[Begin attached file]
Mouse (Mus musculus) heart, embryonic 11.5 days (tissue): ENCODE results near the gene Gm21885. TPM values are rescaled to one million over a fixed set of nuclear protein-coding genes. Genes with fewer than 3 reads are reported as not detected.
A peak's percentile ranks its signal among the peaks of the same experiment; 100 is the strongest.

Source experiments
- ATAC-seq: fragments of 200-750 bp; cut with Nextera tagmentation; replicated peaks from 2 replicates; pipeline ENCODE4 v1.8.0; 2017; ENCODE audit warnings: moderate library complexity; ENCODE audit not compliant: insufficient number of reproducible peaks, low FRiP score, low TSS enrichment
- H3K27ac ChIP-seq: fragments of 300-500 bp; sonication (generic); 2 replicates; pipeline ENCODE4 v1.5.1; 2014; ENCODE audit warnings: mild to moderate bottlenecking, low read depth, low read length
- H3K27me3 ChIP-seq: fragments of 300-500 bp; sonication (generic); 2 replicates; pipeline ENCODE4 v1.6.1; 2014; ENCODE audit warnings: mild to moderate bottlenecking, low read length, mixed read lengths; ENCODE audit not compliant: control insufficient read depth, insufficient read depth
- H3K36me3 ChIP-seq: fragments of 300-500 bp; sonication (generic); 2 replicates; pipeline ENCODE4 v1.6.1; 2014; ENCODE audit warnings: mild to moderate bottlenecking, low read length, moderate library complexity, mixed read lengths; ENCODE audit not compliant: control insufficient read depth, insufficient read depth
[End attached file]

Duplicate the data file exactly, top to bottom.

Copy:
Mouse (Mus musculus) heart, embryonic 11.5 days (tissue): ENCODE results near the gene Gm21885. TPM values are rescaled to one million over a fixed set of nuclear protein-coding genes. Genes with fewer than 3 reads are reported as not detected.
A peak's percentile ranks its signal among the peaks of the same experiment; 100 is the strongest.

Source experiments
- ATAC-seq: fragments of 200-750 bp; cut with Nextera tagmentation; replicated peaks from 2 replicates; pipeline ENCODE4 v1.8.0; 2017; ENCODE audit warnings: moderate library complexity; ENCODE audit not compliant: insufficient number of reproducible peaks, low FRiP score, low TSS enrichment
- H3K27ac ChIP-seq: fragments of 300-500 bp; sonication (generic); 2 replicates; pipeline ENCODE4 v1.5.1; 2014; ENCODE audit warnings: mild to moderate bottlenecking, low read depth, low read length
- H3K27me3 ChIP-seq: fragments of 300-500 bp; sonication (generic); 2 replicates; pipeline ENCODE4 v1.6.1; 2014; ENCODE audit warnings: mild to moderate bottlenecking, low read length, mixed read lengths; ENCODE audit not compliant: control insufficient read depth, insufficient read depth
- H3K36me3 ChIP-seq: fragments of 300-500 bp; sonication (generic); 2 replicates; pipeline ENCODE4 v1.6.1; 2014; ENCODE audit warnings: mild to moderate bottlenecking, low read length, moderate library complexity, mixed read lengths; ENCODE audit not compliant: control insufficient read depth, insufficient read depth